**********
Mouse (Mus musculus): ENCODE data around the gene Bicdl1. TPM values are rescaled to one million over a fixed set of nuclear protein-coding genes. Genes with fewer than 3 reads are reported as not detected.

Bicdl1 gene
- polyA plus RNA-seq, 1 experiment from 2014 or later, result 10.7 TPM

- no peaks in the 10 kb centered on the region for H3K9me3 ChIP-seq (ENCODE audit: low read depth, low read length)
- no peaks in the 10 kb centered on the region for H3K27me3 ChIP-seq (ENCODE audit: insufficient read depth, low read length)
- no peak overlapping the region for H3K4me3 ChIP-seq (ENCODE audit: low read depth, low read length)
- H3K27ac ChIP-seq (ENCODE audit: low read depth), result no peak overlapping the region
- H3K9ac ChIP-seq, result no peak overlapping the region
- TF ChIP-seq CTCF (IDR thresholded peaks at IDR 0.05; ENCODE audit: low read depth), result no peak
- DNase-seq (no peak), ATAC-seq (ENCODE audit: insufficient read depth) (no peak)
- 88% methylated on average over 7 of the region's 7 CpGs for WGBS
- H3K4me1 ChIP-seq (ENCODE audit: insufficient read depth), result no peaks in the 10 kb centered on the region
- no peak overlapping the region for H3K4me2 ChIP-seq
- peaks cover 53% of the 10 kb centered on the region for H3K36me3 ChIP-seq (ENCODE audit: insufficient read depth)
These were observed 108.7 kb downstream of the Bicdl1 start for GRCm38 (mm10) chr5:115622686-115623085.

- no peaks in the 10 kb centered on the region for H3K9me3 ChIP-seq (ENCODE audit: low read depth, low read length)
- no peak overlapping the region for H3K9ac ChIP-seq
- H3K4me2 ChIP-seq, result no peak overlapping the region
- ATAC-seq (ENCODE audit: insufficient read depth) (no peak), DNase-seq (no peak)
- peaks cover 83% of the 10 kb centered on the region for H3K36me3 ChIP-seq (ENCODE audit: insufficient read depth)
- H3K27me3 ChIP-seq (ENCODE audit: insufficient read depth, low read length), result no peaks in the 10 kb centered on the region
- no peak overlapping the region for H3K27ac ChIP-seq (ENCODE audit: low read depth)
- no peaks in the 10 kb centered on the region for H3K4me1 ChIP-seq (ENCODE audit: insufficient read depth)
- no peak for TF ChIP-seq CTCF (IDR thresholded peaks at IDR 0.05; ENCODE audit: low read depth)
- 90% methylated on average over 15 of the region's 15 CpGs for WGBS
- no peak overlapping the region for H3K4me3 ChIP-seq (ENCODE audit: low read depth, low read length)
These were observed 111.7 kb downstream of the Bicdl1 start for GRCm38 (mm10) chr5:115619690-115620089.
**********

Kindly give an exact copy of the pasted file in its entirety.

Mouse (Mus musculus): ENCODE data around the gene Bicdl1. TPM values are rescaled to one million over a fixed set of nuclear protein-coding genes. Genes with fewer than 3 reads are reported as not detected.

Bicdl1 gene
- polyA plus RNA-seq, 1 experiment from 2014 or later, result 10.7 TPM

- no peaks in the 10 kb centered on the region for H3K9me3 ChIP-seq (ENCODE audit: low read depth, low read length)
- no peaks in the 10 kb centered on the region for H3K27me3 ChIP-seq (ENCODE audit: insufficient read depth, low read length)
- no peak overlapping the region for H3K4me3 ChIP-seq (ENCODE audit: low read depth, low read length)
- H3K27ac ChIP-seq (ENCODE audit: low read depth), result no peak overlapping the region
- H3K9ac ChIP-seq, result no peak overlapping the region
- TF ChIP-seq CTCF (IDR thresholded peaks at IDR 0.05; ENCODE audit: low read depth), result no peak
- DNase-seq (no peak), ATAC-seq (ENCODE audit: insufficient read depth) (no peak)
- 88% methylated on average over 7 of the region's 7 CpGs for WGBS
- H3K4me1 ChIP-seq (ENCODE audit: insufficient read depth), result no peaks in the 10 kb centered on the region
- no peak overlapping the region for H3K4me2 ChIP-seq
- peaks cover 53% of the 10 kb centered on the region for H3K36me3 ChIP-seq (ENCODE audit: insufficient read depth)
These were observed 108.7 kb downstream of the Bicdl1 start for GRCm38 (mm10) chr5:115622686-115623085.

- no peaks in the 10 kb centered on the region for H3K9me3 ChIP-seq (ENCODE audit: low read depth, low read length)
- no peak overlapping the region for H3K9ac ChIP-seq
- H3K4me2 ChIP-seq, result no peak overlapping the region
- ATAC-seq (ENCODE audit: insufficient read depth) (no peak), DNase-seq (no peak)
- peaks cover 83% of the 10 kb centered on the region for H3K36me3 ChIP-seq (ENCODE audit: insufficient read depth)
- H3K27me3 ChIP-seq (ENCODE audit: insufficient read depth, low read length), result no peaks in the 10 kb centered on the region
- no peak overlapping the region for H3K27ac ChIP-seq (ENCODE audit: low read depth)
- no peaks in the 10 kb centered on the region for H3K4me1 ChIP-seq (ENCODE audit: insufficient read depth)
- no peak for TF ChIP-seq CTCF (IDR thresholded peaks at IDR 0.05; ENCODE audit: low read depth)
- 90% methylated on average over 15 of the region's 15 CpGs for WGBS
- no peak overlapping the region for H3K4me3 ChIP-seq (ENCODE audit: low read depth, low read length)
These were observed 111.7 kb downstream of the Bicdl1 start for GRCm38 (mm10) chr5:115619690-115620089.